The surface of your garment may not be at ambient air temperature. This may be because it is close to the body and you are generating lots of heat. Some areas, the arm pit, for example, may be better protected from the environment, enabling them to be warmer.
The wind may also have an effect in a number of ways. The downwind areas of your clothing will be in an area of slightly lower pressure, dropping conditions below saturation and enabling evaporation. The wind may flap the fabric, shaking some moisture from the surface and forcing convection inside, and the downwind surfaces may also be better protected from wind chill, encouraging them to be warmer than the upwind areas. Fabrics with a small degree of air permeability (usually undetectable to the wearer) allows warm damp air from the inside to get out. This is replaced by cool damp air which, when warmed, can absorb more moisture.
These aspects of breathability and drying may go some way to explaining why FurTech garments can begin to dry after heavy rain, even though you may still be in the clouds. And this may also explain the feeling of low humidity inside the garments, even after many hours in mist and drizzle.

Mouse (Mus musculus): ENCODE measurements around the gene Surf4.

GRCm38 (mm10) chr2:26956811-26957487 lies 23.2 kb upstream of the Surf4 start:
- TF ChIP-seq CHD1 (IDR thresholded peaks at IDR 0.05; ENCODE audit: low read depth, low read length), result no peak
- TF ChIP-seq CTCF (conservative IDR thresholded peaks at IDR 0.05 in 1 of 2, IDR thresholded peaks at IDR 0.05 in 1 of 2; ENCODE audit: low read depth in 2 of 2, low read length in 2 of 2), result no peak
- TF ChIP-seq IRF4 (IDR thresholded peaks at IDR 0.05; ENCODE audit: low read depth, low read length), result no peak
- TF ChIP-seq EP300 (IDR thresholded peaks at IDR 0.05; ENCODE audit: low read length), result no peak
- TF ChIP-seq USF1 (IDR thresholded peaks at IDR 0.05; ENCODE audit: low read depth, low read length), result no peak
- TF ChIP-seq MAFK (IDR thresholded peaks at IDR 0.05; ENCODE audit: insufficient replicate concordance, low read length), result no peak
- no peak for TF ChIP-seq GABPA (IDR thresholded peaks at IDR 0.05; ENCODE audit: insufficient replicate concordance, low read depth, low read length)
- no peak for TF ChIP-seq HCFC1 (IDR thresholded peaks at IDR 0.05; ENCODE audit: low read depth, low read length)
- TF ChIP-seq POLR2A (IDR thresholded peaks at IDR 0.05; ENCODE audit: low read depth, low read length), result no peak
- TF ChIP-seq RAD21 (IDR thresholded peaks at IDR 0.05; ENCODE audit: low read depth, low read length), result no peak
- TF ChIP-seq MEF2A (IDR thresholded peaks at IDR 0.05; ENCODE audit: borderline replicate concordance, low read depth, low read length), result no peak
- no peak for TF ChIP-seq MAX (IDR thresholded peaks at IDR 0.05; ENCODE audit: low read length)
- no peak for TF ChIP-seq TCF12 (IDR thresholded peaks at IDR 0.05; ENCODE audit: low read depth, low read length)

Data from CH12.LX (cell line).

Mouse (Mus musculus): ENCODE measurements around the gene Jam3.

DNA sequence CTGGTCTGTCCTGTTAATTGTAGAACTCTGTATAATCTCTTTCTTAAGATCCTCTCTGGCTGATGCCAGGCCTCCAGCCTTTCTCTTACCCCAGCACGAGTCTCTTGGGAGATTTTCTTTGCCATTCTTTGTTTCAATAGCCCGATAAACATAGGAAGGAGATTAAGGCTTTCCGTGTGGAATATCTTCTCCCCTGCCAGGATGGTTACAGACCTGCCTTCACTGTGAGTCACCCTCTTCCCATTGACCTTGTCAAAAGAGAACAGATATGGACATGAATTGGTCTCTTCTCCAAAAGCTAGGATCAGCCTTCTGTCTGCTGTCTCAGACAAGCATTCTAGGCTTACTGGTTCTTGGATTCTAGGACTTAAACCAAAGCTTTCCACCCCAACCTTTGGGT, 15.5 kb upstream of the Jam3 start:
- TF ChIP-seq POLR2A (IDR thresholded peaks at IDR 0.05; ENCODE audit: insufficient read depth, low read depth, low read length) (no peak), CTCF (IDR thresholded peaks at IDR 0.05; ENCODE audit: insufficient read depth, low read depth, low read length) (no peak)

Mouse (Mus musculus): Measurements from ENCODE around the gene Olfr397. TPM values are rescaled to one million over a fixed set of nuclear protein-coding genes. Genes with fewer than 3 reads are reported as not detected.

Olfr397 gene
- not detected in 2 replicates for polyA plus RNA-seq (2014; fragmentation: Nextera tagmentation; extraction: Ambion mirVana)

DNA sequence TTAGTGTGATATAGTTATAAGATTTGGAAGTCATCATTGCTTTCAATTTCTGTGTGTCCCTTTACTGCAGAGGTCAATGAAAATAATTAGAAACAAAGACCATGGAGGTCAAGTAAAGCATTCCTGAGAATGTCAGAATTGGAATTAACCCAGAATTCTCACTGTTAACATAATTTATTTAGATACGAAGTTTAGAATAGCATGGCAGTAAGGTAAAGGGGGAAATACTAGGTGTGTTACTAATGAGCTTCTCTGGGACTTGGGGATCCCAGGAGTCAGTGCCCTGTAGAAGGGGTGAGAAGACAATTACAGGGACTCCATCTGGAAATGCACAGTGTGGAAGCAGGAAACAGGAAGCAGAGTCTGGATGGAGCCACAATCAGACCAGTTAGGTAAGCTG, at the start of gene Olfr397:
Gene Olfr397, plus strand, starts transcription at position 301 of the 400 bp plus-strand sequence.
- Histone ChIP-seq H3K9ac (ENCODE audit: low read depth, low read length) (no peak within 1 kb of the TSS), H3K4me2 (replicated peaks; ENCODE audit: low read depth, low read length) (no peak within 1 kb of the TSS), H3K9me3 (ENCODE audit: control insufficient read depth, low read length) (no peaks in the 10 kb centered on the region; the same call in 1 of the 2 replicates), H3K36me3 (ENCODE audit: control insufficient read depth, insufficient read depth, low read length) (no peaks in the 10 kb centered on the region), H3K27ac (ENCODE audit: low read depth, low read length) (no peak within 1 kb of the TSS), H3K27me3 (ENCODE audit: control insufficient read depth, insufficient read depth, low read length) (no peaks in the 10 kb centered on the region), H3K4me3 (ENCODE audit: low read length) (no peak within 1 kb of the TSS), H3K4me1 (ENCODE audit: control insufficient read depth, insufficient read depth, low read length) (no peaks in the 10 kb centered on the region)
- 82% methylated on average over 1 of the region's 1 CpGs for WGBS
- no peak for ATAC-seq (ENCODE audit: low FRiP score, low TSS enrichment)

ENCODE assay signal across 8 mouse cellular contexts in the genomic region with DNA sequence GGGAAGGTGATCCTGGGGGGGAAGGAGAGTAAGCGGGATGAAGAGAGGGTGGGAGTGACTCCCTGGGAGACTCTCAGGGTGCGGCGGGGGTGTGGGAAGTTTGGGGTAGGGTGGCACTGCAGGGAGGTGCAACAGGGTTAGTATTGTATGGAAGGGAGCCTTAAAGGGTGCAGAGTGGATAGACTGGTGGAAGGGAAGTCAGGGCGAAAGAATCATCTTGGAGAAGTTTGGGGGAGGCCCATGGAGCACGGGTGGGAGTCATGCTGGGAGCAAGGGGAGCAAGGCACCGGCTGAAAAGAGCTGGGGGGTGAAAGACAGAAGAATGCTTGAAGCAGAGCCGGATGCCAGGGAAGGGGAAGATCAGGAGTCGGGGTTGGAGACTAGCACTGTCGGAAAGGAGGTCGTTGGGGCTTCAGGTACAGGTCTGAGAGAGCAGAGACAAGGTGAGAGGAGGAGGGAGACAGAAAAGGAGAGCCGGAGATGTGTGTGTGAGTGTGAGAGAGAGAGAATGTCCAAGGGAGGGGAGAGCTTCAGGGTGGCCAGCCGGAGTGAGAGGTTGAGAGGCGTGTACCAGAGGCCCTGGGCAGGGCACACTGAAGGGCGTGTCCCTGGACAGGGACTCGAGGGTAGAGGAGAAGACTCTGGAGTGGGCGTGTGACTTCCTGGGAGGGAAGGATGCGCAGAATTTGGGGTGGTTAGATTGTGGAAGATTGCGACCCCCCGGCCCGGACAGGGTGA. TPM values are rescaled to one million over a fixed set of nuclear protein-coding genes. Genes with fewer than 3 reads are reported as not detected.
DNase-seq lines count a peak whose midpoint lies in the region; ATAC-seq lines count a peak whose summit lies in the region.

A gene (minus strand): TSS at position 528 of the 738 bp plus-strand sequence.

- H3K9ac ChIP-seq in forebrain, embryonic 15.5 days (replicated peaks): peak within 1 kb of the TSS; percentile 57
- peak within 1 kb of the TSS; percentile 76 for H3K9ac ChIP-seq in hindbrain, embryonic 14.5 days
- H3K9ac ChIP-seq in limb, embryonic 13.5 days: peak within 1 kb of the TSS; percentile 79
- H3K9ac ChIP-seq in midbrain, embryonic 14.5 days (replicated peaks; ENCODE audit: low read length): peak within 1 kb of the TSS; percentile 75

It's also worth mentioning that once condensation occurs inside a microporous waterproof breathable barrier it needs to be warmed up to a temperature that allows vapour to escape before recovery can occur. If the membrane remains at the dew point, condensation continues to build up. These conventional hardshell waterproof breathable fabrics don't usually allow any airflow through the fabric and aren't as breathable as more air permeable fabrics. The latter point also applies to hydrophilic waterproof breathable barriers.